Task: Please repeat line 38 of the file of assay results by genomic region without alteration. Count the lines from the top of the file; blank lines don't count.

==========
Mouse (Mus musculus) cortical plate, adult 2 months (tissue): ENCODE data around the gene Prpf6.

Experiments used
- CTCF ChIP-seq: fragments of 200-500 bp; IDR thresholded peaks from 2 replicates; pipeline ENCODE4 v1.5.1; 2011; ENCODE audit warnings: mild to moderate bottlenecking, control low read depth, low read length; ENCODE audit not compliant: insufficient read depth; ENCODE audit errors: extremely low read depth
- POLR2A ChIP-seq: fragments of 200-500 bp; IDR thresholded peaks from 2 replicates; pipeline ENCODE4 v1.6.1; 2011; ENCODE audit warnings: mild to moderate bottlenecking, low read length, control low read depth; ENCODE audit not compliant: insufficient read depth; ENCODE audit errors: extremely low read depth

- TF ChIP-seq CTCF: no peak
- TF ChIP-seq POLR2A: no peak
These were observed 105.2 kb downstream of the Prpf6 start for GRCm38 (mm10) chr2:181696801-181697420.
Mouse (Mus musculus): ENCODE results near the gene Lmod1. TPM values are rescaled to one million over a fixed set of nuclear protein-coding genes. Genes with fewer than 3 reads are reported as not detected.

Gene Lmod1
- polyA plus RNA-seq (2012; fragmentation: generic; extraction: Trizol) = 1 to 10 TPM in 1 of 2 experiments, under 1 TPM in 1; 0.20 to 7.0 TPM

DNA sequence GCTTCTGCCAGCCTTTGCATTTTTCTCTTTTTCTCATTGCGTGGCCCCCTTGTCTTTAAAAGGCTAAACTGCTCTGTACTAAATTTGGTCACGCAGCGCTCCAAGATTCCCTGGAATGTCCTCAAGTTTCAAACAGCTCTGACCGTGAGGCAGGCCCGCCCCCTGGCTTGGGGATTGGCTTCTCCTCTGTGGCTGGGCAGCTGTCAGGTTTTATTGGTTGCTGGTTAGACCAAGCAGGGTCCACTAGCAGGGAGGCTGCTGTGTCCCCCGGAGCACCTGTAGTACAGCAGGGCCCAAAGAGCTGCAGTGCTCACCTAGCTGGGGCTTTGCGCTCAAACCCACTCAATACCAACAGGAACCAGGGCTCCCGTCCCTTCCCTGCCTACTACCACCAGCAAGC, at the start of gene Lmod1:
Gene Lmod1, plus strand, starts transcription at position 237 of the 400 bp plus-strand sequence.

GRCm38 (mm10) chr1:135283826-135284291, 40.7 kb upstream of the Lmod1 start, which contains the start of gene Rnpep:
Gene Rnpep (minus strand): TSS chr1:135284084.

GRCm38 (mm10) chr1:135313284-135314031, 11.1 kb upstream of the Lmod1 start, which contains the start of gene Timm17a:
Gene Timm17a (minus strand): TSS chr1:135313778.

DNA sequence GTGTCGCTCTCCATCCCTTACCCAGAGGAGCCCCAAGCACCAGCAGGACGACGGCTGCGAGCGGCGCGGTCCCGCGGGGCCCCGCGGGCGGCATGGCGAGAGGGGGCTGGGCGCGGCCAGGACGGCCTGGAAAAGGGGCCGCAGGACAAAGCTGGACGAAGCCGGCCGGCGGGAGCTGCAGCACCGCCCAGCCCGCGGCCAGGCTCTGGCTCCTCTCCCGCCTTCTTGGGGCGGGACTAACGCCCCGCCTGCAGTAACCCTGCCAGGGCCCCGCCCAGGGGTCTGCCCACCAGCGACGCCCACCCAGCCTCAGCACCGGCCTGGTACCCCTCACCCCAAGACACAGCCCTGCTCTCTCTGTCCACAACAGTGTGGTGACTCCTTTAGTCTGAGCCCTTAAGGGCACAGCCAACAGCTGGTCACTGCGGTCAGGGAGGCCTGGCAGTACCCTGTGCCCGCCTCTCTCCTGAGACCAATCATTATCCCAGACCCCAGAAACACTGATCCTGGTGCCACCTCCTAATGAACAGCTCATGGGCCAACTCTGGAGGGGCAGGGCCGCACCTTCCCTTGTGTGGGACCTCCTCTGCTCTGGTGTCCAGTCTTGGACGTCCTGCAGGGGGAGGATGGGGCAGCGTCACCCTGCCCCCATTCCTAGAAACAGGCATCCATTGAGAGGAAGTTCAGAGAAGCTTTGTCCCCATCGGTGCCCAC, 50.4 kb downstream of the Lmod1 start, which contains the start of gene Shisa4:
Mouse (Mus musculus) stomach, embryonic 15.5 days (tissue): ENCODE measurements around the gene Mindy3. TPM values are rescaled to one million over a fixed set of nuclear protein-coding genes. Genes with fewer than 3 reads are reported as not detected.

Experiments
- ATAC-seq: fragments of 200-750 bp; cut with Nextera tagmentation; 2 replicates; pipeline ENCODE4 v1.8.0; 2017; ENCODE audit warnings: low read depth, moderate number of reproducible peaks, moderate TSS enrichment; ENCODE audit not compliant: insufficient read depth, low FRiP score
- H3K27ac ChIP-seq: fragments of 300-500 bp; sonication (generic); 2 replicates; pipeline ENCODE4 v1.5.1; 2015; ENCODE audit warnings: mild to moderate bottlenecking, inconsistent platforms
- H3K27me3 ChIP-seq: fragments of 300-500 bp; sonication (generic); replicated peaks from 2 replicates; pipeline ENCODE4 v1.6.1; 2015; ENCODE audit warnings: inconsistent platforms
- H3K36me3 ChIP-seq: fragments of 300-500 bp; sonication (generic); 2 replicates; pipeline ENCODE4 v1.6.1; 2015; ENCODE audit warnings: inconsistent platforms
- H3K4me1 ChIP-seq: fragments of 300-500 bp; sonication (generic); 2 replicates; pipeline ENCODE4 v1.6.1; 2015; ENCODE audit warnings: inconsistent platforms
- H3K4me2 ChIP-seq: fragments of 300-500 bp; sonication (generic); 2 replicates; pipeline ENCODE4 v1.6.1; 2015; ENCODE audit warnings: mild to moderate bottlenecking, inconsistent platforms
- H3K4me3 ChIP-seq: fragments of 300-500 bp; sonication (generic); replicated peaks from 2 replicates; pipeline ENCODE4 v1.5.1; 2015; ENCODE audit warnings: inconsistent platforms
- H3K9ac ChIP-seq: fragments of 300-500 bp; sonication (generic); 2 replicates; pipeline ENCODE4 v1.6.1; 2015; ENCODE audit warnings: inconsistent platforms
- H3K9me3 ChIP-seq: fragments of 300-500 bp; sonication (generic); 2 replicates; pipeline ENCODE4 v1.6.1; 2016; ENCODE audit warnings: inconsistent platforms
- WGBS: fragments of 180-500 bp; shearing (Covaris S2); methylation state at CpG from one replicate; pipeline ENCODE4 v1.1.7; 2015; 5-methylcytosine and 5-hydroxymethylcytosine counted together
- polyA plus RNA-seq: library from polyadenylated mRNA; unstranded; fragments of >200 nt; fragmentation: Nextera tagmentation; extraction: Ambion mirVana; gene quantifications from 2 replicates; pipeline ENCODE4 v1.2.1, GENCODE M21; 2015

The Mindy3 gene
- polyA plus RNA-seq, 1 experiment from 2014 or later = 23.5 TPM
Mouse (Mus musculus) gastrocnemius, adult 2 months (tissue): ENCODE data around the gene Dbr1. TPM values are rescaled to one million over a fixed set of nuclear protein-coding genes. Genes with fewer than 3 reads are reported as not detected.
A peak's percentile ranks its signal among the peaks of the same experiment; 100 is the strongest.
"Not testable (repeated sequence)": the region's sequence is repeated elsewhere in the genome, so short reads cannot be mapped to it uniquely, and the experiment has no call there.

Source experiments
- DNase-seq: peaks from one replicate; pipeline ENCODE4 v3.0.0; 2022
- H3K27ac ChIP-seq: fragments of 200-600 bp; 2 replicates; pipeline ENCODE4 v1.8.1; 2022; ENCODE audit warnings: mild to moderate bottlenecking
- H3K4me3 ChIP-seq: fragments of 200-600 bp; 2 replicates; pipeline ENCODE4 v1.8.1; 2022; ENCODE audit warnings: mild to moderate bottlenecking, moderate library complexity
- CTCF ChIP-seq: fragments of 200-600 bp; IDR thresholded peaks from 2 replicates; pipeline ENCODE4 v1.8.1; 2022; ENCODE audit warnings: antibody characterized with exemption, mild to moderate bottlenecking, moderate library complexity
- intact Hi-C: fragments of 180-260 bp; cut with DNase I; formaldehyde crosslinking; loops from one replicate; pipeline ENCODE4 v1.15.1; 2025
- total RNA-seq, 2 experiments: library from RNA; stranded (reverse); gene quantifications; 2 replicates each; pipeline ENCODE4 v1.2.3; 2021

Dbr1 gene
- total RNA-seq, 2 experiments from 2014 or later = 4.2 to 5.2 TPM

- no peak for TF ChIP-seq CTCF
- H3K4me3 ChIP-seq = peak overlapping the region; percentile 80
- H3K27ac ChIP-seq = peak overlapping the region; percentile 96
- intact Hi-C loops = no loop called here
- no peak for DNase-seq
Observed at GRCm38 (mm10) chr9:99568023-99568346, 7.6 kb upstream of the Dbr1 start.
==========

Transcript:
- H3K27ac ChIP-seq: fragments of 200-600 bp; 2 replicates; pipeline ENCODE4 v1.8.1; 2022; ENCODE audit warnings: mild to moderate bottlenecking